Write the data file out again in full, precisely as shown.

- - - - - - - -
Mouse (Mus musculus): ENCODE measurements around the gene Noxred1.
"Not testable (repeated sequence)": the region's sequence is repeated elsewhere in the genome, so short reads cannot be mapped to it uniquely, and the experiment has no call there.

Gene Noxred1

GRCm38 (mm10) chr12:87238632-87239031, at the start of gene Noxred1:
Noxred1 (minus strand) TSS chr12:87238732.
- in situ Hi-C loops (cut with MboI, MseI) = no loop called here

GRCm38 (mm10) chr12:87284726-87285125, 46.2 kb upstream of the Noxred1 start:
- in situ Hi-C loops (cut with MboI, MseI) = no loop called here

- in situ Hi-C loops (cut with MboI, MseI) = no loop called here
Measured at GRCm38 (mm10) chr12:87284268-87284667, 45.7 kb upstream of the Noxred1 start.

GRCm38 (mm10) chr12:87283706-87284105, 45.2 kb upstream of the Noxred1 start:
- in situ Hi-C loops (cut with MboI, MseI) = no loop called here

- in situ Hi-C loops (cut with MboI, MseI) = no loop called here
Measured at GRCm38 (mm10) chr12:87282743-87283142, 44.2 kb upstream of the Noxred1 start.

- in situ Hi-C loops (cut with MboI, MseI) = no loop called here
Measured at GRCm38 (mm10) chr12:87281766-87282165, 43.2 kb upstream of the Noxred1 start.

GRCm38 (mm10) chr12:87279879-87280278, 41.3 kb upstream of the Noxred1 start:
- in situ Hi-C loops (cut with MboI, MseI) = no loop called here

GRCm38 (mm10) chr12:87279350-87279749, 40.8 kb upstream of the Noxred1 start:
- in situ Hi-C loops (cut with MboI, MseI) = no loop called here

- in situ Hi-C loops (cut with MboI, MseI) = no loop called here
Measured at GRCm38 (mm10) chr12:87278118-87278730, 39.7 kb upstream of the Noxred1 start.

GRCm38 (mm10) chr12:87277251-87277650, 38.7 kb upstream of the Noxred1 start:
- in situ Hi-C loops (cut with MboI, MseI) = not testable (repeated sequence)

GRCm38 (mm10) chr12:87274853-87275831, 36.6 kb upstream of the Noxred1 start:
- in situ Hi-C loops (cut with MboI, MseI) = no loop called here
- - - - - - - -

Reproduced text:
Mouse (Mus musculus): ENCODE measurements around the gene Noxred1.
"Not testable (repeated sequence)": the region's sequence is repeated elsewhere in the genome, so short reads cannot be mapped to it uniquely, and the experiment has no call there.

Gene Noxred1

GRCm38 (mm10) chr12:87238632-87239031, at the start of gene Noxred1:
Noxred1 (minus strand) TSS chr12:87238732.
- in situ Hi-C loops (cut with MboI, MseI) = no loop called here

GRCm38 (mm10) chr12:87284726-87285125, 46.2 kb upstream of the Noxred1 start:
- in situ Hi-C loops (cut with MboI, MseI) = no loop called here

- in situ Hi-C loops (cut with MboI, MseI) = no loop called here
Measured at GRCm38 (mm10) chr12:87284268-87284667, 45.7 kb upstream of the Noxred1 start.

GRCm38 (mm10) chr12:87283706-87284105, 45.2 kb upstream of the Noxred1 start:
- in situ Hi-C loops (cut with MboI, MseI) = no loop called here

- in situ Hi-C loops (cut with MboI, MseI) = no loop called here
Measured at GRCm38 (mm10) chr12:87282743-87283142, 44.2 kb upstream of the Noxred1 start.

- in situ Hi-C loops (cut with MboI, MseI) = no loop called here
Measured at GRCm38 (mm10) chr12:87281766-87282165, 43.2 kb upstream of the Noxred1 start.

GRCm38 (mm10) chr12:87279879-87280278, 41.3 kb upstream of the Noxred1 start:
- in situ Hi-C loops (cut with MboI, MseI) = no loop called here

GRCm38 (mm10) chr12:87279350-87279749, 40.8 kb upstream of the Noxred1 start:
- in situ Hi-C loops (cut with MboI, MseI) = no loop called here

- in situ Hi-C loops (cut with MboI, MseI) = no loop called here
Measured at GRCm38 (mm10) chr12:87278118-87278730, 39.7 kb upstream of the Noxred1 start.

GRCm38 (mm10) chr12:87277251-87277650, 38.7 kb upstream of the Noxred1 start:
- in situ Hi-C loops (cut with MboI, MseI) = not testable (repeated sequence)

GRCm38 (mm10) chr12:87274853-87275831, 36.6 kb upstream of the Noxred1 start:
- in situ Hi-C loops (cut with MboI, MseI) = no loop called here